I got a hint of the complexity of the relationship between town and county governing bodies after watching Mayor Mark Kleinschmidt address the Orange County Board of Commissioners not long ago about the matter of Chapel Hill becoming the official first-responder to fires in the extra-territorial jurisdiction.
At its Feb. 11 meeting, Town Council discussed some ETJ residents’ request that Chapel Hill include their neighborhood in its fire district so that those ETJ homeowners could get a break on their fire insurance. Although Chapel Hill fire trucks are the first on the scene in that area because of a Mutual Aid Agreement with nearby jurisdictions, the Chapel Hill fire district is limited to property within town limits.
Some council members pushed for annexation of the ETJ neighborhood, but property owners there made it clear they would resist annexation initiatives. Town manager Roger Stancil advised the council to extend its fire district in exchange for a 15-cent tax per $100 valuation of property, the best deal for the town, given that ETJ residents could appeal to become part of Carrboro’s fire district for a 10-cent tax, or continuing as is, providing fire coverage for free. Council authorized Stancil to extend the fire district but only for two years, while working on annexation.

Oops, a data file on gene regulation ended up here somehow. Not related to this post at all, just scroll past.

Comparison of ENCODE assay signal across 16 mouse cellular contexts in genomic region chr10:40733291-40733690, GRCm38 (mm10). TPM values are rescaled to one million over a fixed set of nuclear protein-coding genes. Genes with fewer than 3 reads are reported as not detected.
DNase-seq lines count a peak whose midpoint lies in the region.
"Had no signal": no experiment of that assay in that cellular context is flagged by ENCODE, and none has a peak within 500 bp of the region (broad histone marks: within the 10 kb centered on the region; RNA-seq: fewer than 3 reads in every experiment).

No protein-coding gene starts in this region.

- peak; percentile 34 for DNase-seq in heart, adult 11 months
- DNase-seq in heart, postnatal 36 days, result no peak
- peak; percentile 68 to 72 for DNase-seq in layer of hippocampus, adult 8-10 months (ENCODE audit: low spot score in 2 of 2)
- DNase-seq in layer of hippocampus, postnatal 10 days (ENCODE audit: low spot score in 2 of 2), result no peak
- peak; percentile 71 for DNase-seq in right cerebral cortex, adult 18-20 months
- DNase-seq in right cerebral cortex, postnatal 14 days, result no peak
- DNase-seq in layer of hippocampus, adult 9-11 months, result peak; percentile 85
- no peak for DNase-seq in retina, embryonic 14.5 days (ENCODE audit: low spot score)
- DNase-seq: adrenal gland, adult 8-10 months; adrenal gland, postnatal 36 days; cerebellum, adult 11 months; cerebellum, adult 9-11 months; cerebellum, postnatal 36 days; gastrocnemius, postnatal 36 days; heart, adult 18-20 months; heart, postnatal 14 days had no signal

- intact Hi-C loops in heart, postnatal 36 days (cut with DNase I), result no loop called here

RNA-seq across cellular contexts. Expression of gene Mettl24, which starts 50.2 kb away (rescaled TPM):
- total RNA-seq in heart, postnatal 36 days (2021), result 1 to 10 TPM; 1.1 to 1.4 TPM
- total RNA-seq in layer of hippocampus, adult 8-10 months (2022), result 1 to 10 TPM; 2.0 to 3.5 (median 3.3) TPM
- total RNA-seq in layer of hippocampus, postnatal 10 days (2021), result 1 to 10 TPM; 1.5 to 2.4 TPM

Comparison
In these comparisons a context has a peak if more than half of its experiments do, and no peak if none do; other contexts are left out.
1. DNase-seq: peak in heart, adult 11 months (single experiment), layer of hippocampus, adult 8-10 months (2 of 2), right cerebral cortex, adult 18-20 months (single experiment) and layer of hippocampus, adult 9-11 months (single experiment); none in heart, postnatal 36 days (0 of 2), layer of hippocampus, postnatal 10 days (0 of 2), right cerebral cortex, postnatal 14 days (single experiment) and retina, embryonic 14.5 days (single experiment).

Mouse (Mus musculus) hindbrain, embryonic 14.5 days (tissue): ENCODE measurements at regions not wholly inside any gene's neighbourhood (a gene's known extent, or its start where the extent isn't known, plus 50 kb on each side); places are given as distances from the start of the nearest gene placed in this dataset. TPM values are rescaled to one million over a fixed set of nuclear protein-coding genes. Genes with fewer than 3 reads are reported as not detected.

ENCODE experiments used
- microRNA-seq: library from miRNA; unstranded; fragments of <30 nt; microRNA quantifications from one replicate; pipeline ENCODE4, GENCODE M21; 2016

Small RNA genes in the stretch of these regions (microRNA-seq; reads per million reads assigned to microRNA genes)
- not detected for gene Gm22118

However, the county commissioners met the following week and voted for the contract to run five years, with a clause that would allow the town to terminate with a year’s notice. Kleinschmidt argued that opting out would inject a political move into an already charged relationship with ETJ residents. He also posited that the concept of an ETJ was no longer workable because changes in state law basically have eliminated annexation, even though the town provides fire and police protection and building and planning department resources for the ETJ.
Nevertheless, county commissioners held firm to the five-year contract and seemingly didn’t understand that they couldn’t just order the town to comply. Kleinschmidt explained that Town Council would have to vote to amend its instructions to Stancil (which it did at its Feb. 27 meeting). Commissioners repeatedly harped that they needed to strike a deal that was best for Orange County residents. Kleinschmidt called them out: What about the Orange County residents who live inside Chapel Hill town limits who are paying higher taxes to subsidize ETJ residents who don’t want to be annexed to town despite enjoying town services?
When one commissioner said that ETJ residents were in this pickle through no fault of their own, Penny Rich pointed out that ETJ residents had the power to fix the problem themselves by asking to be annexed. Other commissioners, though, seemed almost hostile toward the town.
On March 21, the commissioners and council will hold a joint meeting at Southern Human Services. On the agenda is the topic of working together to encourage annexation or address issues of a no-longer viable ETJ concept.
– Nancy Oates